Stays at Marriott hotels can now (and again) earn miles in the American Airlines AAdvantage program. The two programs were partners in the past took a bit of time off and now are together again. For the occasional Marriott guest this means one or two points per dollar spent at the various Marriott brands. And for folks with larger balances in the Marriott Rewards program those points can now be moved en masse out to AAdvantage.
Here’s the breakdown on the two options:
You’ll earn two AAdvantage miles per $1USD spent on all qualifying transactions at these participating brands:
- JW Marriott®
- Autograph Collection® Hotels
- Renaissance® Hotels
- Marriott® Hotels
- Marriott Vacation Club®
You’ll earn two AAdvantage miles per $1USD spent on room rate only at these participating brands:
- The Ritz-Carlton®
- Gaylord Hotels®
You’ll earn one AAdvantage mile per $1USD spent on room rate only at these participating brands:
- AC Hotels
- Courtyard by Marriott®
- Fairfield Inn & Suites by Marriott®
- SpringHill Suites by Marriott®
- Residence Inn by Marriott®
- TownePlace Suites by Marriott®
- Marriott Executive Apartments®
You can convert Marriott Rewards points to AAdvantage miles:
- 10,000 points = 2,000 miles
- 20,000 points = 5,000 miles
- 30,000 points = 10,000 miles
- 70,000 points = 25,000 miles
- 140,000 points = 50,000 miles
American is also now a participant in the Hotel + Air packages Marriott offers. A seven night stay at a Category 5 hotel should cost 150K points (4th night free, 25K/night) but with the package you can get 50K AA points AND the 7 nights for 200K Marriott points, only 60K more than the 140K it takes to transfer to the 50K AA points from the chart above. Yes, you need to have a whole lot of Marriott points to get to that bonus, but if you have them it can be a tremendous value. Note that if you plan to redeem at a Category 1 or 2 hotel this program is probably a bad value.
Finally, as part of the new partnership launch the two companies are offering 500 bonus AAdvantage miles for stays at any Marriott which are credited to an AA account from July 15 – August 15, 2013. Not sure why the wait to start, but it is there.
Always good to have more partners. Added bonus in this case is that the partnership is a pretty fair one.
Looking to find award seats on Hawaiian Airlines flights? So long as you’re redeeming partner miles for the trip I’ve got a new option available via the Award Search page on the Wandering Aramean Travel Tools site. Currently economy partner seats can be searched for or alerted via the Star Alliance award method but that method is limited only to economy class seats. Based on my quick checks of a few data points those seats line up with the inventory available to both United Airlines MileagePlus members and American Airlines AAdvantage members but, again, only coach seats and pretty much (at least in my testing) only inter-island flights. But if you’re looking to redeem AAdvantage miles between the mainland and the islands or other partner flights the existing tool isn’t so great. Fortunately is turns out that the data is now available via another means.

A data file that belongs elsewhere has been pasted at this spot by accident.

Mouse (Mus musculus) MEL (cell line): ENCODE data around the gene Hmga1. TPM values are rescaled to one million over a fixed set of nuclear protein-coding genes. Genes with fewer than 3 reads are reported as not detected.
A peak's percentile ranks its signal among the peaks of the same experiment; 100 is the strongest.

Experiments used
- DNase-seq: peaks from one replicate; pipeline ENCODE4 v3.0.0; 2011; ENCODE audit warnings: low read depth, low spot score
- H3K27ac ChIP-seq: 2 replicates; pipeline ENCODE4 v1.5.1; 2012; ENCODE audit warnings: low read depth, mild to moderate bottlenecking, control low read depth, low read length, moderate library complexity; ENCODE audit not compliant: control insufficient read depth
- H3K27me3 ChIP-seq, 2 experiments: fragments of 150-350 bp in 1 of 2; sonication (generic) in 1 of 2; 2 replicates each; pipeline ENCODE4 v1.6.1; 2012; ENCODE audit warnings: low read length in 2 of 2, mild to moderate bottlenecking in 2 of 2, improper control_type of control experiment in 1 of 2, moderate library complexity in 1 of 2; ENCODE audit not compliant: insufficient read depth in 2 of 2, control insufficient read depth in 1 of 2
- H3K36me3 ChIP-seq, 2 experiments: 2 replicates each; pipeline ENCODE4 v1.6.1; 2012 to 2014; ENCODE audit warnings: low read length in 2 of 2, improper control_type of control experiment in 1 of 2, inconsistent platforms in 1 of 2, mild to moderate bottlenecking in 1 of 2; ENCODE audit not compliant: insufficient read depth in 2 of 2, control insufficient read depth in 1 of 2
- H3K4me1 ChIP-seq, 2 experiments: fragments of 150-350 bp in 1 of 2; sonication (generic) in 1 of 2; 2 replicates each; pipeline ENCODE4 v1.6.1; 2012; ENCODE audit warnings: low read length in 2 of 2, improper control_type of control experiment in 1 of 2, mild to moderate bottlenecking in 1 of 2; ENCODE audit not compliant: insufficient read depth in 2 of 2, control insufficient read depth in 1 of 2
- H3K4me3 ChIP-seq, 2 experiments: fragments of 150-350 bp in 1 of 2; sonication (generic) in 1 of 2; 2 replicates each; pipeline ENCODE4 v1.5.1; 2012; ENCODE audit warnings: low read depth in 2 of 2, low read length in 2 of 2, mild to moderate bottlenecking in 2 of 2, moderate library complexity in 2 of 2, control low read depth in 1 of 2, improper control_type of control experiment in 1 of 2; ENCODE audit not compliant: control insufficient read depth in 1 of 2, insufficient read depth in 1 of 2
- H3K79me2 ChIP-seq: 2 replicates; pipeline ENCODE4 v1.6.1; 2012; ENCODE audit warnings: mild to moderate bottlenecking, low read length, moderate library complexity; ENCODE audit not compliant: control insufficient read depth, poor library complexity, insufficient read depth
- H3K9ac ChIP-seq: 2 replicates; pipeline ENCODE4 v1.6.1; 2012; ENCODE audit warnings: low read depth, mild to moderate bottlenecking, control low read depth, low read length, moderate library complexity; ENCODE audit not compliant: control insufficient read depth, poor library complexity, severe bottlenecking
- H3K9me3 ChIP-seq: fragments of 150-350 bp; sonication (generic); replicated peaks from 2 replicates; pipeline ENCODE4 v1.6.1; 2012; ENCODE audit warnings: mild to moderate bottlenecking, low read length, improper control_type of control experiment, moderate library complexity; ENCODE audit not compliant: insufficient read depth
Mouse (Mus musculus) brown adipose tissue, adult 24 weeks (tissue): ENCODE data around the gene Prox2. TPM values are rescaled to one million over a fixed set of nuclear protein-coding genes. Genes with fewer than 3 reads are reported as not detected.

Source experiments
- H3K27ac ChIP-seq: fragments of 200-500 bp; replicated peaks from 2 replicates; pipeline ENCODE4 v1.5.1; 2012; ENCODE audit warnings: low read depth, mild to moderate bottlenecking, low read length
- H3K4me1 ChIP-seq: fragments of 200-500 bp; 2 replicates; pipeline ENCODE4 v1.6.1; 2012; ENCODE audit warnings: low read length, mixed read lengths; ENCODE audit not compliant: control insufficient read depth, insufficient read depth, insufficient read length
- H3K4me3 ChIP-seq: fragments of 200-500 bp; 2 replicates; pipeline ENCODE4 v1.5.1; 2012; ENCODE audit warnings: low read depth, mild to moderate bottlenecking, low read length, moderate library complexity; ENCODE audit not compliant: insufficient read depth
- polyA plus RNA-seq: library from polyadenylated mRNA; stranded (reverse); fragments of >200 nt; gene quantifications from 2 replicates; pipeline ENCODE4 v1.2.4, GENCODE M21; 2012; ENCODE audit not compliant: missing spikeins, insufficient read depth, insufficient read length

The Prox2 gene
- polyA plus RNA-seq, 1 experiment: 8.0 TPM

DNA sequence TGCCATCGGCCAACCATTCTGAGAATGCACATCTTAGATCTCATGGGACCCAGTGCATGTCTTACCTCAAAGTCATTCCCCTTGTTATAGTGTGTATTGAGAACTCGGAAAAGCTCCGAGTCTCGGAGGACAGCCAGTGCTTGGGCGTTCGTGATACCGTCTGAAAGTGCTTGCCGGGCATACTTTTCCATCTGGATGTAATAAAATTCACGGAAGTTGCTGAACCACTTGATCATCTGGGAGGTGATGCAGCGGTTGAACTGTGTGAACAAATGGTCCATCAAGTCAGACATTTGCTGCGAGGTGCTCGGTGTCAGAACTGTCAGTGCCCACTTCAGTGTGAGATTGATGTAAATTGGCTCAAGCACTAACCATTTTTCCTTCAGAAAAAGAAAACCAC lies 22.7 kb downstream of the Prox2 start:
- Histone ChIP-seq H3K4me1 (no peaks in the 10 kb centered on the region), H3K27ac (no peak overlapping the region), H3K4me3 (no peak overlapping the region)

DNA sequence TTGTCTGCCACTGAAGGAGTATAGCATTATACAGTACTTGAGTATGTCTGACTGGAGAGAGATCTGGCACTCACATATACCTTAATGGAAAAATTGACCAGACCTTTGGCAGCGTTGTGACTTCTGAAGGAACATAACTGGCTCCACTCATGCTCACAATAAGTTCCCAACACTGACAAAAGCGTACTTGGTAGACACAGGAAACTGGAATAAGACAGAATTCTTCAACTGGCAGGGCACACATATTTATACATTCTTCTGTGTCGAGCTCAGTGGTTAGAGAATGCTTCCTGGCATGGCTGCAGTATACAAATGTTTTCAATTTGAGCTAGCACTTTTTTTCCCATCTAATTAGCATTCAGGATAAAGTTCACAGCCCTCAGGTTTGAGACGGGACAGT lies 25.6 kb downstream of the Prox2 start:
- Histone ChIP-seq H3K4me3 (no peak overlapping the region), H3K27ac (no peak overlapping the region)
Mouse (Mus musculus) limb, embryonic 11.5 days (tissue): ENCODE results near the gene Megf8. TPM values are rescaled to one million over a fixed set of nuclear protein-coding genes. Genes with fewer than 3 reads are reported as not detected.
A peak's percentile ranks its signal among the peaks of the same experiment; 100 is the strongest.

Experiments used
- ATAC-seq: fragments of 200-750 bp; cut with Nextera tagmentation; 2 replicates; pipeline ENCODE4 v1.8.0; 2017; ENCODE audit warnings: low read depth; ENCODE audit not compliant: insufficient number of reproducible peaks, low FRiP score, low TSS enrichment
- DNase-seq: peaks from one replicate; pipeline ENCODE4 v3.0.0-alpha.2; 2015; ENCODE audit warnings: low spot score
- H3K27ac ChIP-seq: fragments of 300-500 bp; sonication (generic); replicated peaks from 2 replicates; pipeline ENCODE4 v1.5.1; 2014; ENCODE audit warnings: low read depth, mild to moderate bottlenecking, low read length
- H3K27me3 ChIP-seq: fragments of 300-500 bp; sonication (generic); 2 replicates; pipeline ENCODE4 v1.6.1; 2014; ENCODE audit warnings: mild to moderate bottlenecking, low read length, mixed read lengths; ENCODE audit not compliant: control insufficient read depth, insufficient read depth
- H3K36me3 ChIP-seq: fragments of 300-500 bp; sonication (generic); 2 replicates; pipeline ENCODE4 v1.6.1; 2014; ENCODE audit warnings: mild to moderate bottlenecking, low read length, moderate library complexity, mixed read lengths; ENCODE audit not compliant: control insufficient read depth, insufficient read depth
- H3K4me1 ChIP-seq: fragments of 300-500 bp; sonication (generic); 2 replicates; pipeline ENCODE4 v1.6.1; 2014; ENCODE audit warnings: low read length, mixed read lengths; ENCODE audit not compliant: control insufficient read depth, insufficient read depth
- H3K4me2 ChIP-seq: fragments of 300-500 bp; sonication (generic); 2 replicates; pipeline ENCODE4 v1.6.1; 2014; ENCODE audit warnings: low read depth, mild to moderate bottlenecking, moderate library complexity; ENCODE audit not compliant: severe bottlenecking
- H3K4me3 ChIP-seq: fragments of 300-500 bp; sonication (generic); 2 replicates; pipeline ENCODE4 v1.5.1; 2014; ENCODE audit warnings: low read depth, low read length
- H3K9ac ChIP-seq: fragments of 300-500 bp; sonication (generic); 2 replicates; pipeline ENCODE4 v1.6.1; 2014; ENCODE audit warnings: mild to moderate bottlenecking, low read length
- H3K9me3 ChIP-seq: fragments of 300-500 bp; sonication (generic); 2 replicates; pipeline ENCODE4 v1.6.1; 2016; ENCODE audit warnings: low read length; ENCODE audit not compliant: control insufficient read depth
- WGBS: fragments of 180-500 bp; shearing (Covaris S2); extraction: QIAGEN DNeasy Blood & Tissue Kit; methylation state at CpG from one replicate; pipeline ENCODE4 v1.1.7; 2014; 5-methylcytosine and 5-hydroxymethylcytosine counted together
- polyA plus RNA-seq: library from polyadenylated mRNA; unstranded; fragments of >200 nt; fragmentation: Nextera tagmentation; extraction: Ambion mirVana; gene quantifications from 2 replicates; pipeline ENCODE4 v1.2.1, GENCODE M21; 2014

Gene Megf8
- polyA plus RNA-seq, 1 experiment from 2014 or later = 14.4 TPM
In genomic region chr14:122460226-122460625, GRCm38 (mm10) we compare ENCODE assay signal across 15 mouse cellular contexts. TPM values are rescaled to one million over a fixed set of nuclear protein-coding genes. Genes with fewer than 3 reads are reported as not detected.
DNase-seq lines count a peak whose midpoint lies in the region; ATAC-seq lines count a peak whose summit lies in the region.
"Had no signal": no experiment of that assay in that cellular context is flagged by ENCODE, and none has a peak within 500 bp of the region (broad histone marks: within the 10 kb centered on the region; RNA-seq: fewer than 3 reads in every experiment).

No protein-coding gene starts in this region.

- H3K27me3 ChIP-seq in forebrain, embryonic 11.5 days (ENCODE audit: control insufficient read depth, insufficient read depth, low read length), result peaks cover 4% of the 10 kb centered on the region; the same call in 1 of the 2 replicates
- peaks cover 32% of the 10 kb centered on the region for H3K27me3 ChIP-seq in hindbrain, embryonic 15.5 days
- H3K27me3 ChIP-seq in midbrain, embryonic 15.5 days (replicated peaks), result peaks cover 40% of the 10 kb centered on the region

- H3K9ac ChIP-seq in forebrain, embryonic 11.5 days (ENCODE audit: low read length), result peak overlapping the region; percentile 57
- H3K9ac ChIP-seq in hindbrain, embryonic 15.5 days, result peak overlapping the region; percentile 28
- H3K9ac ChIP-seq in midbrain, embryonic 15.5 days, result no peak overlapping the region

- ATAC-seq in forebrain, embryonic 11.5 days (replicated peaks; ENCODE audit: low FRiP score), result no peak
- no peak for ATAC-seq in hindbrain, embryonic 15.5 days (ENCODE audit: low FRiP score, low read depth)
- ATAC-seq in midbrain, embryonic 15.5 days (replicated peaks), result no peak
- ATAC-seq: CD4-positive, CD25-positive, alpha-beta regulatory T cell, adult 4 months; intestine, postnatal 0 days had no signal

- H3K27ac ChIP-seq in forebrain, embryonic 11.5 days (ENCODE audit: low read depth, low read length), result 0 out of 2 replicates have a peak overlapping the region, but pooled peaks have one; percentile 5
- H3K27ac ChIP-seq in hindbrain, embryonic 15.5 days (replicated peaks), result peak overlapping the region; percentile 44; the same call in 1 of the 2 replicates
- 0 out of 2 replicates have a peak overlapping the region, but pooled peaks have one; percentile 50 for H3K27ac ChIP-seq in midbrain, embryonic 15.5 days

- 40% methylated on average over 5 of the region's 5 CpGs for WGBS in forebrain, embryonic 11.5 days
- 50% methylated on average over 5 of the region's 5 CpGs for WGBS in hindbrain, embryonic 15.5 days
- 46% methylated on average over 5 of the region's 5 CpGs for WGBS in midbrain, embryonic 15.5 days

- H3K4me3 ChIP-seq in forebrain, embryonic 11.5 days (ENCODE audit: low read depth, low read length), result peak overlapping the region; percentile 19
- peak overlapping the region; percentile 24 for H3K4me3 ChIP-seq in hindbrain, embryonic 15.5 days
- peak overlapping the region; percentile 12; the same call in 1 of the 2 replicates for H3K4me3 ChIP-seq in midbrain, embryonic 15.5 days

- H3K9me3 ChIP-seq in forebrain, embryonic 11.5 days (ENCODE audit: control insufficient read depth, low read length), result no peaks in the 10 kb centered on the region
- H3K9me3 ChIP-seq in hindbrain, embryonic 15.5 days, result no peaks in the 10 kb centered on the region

Both the "T" (economy for partners) and "D" (first for partners) fare buckets are now searchable through the Hawaiian Airlines Partner Award Availability page. Here are a couple sample search results:
The data source even has some built-in proximity searching (which I don’t entirely understand) so a search for SFO will include SJC and OAK, too:
Like the other searches from the same source partial itinerary matches will be returned; that’s why LAS shows in the above results (the LAS-SFO segment doesn’t have inventory but it might still be useful).
At the end of the day I’m actually not entirely sure just how useful this is. I don’t spend much time searching for HA partner awards and I have no idea if others do. But the data is there and I can expose it like this, so here it is.
Last week I was facing a bit of a conundrum: I had an upcoming flight on an alliance I don’t bank a lot of miles in and I wanted to make sure I got the best points value for the travel. This was one of the $950 Chile in business class fares so, to be honest, even without the miles I’d say I was getting pretty good value (n.b. this is the same trip ultimately canceled due to illness but the exercise still makes sense I think). Given that the flights covered more than 12,000 miles in paid business class there had to be somewhere useful to put them, right? Here’s the thought process I went through to make my decision about where they should post.
First up, as is my default for flights on both American Airlines and Delta, I looked at crediting to the Alaska Airlines MileagePlan program. Alas, the two longest flights were codeshares (AA code, LA metal) which meant no chance of credit. Without those flights crediting the pain of splitting the segments onto different programs was far in excess of the value realized. OK, scratch MileagePlan from the game plan. I guess I really need to do some research on this one.
My next thought was to credit the flights to AAdvantage. It is an AA ticket, I already have some points in an AA account and, all else being equal, it seems like a reasonably safe place to put a small stash. But is it the best choice? Here’s what the points would have looked like credited to AA: